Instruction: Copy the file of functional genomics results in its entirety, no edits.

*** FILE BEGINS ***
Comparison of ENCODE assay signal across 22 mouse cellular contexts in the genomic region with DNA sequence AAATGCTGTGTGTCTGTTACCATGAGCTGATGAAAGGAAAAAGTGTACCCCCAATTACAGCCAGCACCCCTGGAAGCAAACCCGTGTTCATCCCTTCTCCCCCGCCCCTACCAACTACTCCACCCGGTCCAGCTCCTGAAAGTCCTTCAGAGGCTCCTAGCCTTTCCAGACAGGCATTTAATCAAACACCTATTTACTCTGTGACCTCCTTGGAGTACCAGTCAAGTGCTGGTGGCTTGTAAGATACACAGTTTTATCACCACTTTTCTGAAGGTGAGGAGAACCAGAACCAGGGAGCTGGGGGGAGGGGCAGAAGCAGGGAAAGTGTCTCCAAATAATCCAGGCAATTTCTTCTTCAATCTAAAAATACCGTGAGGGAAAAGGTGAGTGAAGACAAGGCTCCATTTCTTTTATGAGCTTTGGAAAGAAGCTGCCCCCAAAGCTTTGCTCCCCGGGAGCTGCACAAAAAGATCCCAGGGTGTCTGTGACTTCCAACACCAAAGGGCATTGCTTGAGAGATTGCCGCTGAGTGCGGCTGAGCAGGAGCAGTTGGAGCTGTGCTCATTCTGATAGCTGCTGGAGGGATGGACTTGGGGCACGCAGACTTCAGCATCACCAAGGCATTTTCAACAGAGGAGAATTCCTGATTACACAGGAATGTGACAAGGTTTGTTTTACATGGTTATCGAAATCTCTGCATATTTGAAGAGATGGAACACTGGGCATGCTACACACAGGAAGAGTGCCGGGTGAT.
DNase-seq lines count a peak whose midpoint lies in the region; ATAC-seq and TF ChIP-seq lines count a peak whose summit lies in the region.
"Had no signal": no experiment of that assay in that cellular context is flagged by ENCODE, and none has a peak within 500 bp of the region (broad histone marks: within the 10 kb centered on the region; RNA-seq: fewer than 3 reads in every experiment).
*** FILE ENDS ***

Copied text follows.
Comparison of ENCODE assay signal across 22 mouse cellular contexts in the genomic region with DNA sequence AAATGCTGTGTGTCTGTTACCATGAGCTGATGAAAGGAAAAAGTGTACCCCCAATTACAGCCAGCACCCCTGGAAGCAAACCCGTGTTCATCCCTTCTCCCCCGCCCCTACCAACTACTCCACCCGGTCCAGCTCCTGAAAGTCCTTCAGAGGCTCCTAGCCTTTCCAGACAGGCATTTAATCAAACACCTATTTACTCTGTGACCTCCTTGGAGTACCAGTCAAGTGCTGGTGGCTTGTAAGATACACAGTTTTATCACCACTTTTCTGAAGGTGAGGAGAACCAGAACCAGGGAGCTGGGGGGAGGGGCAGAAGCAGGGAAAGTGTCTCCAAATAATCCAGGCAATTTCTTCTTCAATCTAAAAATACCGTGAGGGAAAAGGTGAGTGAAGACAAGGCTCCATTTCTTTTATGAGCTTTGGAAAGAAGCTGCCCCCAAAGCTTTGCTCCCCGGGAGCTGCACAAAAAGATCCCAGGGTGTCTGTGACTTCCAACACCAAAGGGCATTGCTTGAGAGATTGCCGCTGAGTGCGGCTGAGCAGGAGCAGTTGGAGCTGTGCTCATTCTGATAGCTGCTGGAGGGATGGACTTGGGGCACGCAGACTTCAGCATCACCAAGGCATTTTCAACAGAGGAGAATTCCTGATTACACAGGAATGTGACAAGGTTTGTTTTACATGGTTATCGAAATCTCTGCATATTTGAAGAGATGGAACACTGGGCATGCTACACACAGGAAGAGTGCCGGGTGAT.
DNase-seq lines count a peak whose midpoint lies in the region; ATAC-seq and TF ChIP-seq lines count a peak whose summit lies in the region.
"Had no signal": no experiment of that assay in that cellular context is flagged by ENCODE, and none has a peak within 500 bp of the region (broad histone marks: within the 10 kb centered on the region; RNA-seq: fewer than 3 reads in every experiment).